Understanding Music Royalties Part II

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This is the second part of our series on understanding royalties. As we went over in part one, royalties are there to ensure that artists, publishers, and others involved with the creation and distribution of a piece of music are paid their fair share for the work they put in.

What Are Digital Performance Royalties?

Differing significantly from Streaming Royalties, Digital Performance Royalties are connected to non-interactive streaming services like Pandora and Sirius XM, who pay artists whenever one of their songs is played through their services.

What Are Synchronization Royalties?

As the name would suggest, Synchronization Royalties are generated when copyrighted music is synced with visual media, including movies, TV, advertising, games, and other types of visual media. For copyrighted music to be used, there needs to be a Synchronization license which gives the holder permission and ability to use it. If someone plans to use a song by an artist in its original version, it’s important to note that a Master Use License needs to be purchased in addition to the Synchronization license.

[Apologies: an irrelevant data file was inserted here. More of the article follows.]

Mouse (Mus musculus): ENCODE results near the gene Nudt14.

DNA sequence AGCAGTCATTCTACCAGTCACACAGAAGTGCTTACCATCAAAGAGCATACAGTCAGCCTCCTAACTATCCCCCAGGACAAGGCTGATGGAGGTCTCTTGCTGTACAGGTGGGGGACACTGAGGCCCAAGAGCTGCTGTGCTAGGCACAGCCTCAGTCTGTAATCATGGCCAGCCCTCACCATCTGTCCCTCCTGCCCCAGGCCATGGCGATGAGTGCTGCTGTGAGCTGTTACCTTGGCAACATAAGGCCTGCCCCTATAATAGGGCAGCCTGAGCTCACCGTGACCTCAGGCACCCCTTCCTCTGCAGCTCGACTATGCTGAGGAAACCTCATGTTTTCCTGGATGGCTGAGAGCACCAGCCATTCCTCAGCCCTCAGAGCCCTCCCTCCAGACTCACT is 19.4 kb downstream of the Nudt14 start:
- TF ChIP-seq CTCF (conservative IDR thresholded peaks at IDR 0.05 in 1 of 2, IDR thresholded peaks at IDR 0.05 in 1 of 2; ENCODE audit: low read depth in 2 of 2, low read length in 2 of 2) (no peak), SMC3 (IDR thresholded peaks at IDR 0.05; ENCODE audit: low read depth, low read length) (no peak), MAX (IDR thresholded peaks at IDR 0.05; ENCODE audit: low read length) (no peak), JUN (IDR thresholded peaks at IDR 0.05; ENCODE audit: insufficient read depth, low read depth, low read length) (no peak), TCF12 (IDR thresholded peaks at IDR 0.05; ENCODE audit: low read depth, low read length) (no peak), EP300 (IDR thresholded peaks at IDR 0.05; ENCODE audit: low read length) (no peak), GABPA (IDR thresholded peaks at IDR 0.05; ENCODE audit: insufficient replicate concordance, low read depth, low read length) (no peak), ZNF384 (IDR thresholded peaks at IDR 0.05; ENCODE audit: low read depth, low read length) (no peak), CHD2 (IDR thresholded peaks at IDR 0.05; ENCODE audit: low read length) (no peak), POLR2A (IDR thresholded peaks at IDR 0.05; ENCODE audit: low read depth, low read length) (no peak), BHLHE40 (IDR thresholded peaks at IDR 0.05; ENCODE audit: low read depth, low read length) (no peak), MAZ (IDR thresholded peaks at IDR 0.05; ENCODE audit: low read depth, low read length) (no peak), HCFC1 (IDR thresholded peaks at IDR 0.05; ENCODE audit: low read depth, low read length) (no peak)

The different types of royalties can be complicated to understand, but they’re essential to keeping the industry running smoothly. Unfortunately, the necessary data and information is sometimes difficult to comprehend, even for members of the industry itself. As opaque as royalty statements can seem, the entire industry benefits from a better understanding of how they work. Utopia is bridging the data gap to make the whole value chain more transparent.